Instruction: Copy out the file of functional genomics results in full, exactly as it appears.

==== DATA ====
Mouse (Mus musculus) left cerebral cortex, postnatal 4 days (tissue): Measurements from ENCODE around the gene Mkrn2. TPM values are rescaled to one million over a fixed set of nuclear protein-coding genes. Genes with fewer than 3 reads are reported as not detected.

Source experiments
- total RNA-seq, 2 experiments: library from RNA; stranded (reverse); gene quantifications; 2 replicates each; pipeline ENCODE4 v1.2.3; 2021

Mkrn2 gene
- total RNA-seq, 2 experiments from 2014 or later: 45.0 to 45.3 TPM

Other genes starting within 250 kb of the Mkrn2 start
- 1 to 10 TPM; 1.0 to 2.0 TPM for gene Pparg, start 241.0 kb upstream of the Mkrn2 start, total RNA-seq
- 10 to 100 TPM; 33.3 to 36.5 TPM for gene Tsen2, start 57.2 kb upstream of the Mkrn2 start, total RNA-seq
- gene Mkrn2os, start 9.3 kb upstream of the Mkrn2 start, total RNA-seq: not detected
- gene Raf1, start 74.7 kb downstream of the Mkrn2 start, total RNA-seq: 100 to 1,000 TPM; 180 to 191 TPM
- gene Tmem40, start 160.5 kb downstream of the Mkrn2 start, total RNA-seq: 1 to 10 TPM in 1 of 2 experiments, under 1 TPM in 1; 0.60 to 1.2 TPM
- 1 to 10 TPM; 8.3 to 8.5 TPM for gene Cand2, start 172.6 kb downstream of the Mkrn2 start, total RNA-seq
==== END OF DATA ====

Mouse (Mus musculus) left cerebral cortex, postnatal 4 days (tissue): Measurements from ENCODE around the gene Mkrn2. TPM values are rescaled to one million over a fixed set of nuclear protein-coding genes. Genes with fewer than 3 reads are reported as not detected.

Source experiments
- total RNA-seq, 2 experiments: library from RNA; stranded (reverse); gene quantifications; 2 replicates each; pipeline ENCODE4 v1.2.3; 2021

Mkrn2 gene
- total RNA-seq, 2 experiments from 2014 or later: 45.0 to 45.3 TPM

Other genes starting within 250 kb of the Mkrn2 start
- 1 to 10 TPM; 1.0 to 2.0 TPM for gene Pparg, start 241.0 kb upstream of the Mkrn2 start, total RNA-seq
- 10 to 100 TPM; 33.3 to 36.5 TPM for gene Tsen2, start 57.2 kb upstream of the Mkrn2 start, total RNA-seq
- gene Mkrn2os, start 9.3 kb upstream of the Mkrn2 start, total RNA-seq: not detected
- gene Raf1, start 74.7 kb downstream of the Mkrn2 start, total RNA-seq: 100 to 1,000 TPM; 180 to 191 TPM
- gene Tmem40, start 160.5 kb downstream of the Mkrn2 start, total RNA-seq: 1 to 10 TPM in 1 of 2 experiments, under 1 TPM in 1; 0.60 to 1.2 TPM
- 1 to 10 TPM; 8.3 to 8.5 TPM for gene Cand2, start 172.6 kb downstream of the Mkrn2 start, total RNA-seq